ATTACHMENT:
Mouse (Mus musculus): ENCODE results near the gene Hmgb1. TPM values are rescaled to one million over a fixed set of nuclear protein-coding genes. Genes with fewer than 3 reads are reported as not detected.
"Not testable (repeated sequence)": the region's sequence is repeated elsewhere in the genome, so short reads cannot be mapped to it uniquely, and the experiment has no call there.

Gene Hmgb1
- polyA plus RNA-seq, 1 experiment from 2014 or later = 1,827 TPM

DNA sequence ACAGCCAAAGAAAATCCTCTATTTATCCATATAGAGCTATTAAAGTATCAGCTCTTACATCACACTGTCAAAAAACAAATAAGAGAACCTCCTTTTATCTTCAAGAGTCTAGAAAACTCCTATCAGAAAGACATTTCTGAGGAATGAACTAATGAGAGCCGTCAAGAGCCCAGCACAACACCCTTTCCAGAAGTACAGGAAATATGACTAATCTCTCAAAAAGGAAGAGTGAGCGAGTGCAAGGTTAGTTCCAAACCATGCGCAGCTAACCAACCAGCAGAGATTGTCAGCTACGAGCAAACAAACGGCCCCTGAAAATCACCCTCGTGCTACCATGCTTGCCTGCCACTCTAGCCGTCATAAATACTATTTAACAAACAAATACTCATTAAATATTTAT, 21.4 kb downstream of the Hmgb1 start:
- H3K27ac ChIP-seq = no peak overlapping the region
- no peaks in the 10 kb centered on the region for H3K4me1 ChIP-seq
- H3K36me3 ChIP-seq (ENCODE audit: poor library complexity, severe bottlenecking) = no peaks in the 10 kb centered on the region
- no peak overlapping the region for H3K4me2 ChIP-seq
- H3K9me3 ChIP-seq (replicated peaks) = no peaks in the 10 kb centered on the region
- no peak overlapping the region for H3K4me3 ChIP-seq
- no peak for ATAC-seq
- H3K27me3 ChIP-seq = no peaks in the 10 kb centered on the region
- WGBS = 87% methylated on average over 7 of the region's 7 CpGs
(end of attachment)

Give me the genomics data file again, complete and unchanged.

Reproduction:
Mouse (Mus musculus): ENCODE results near the gene Hmgb1. TPM values are rescaled to one million over a fixed set of nuclear protein-coding genes. Genes with fewer than 3 reads are reported as not detected.
"Not testable (repeated sequence)": the region's sequence is repeated elsewhere in the genome, so short reads cannot be mapped to it uniquely, and the experiment has no call there.

Gene Hmgb1
- polyA plus RNA-seq, 1 experiment from 2014 or later = 1,827 TPM

DNA sequence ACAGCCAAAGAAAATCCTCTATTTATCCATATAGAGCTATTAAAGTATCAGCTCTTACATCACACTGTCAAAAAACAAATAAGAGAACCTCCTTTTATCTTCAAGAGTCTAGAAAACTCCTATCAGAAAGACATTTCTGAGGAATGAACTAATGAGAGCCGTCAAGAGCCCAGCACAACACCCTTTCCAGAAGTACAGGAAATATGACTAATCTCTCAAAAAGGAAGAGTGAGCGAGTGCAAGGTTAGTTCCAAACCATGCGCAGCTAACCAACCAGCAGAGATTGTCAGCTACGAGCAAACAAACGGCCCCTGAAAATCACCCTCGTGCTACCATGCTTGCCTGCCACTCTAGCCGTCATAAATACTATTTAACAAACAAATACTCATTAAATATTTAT, 21.4 kb downstream of the Hmgb1 start:
- H3K27ac ChIP-seq = no peak overlapping the region
- no peaks in the 10 kb centered on the region for H3K4me1 ChIP-seq
- H3K36me3 ChIP-seq (ENCODE audit: poor library complexity, severe bottlenecking) = no peaks in the 10 kb centered on the region
- no peak overlapping the region for H3K4me2 ChIP-seq
- H3K9me3 ChIP-seq (replicated peaks) = no peaks in the 10 kb centered on the region
- no peak overlapping the region for H3K4me3 ChIP-seq
- no peak for ATAC-seq
- H3K27me3 ChIP-seq = no peaks in the 10 kb centered on the region
- WGBS = 87% methylated on average over 7 of the region's 7 CpGs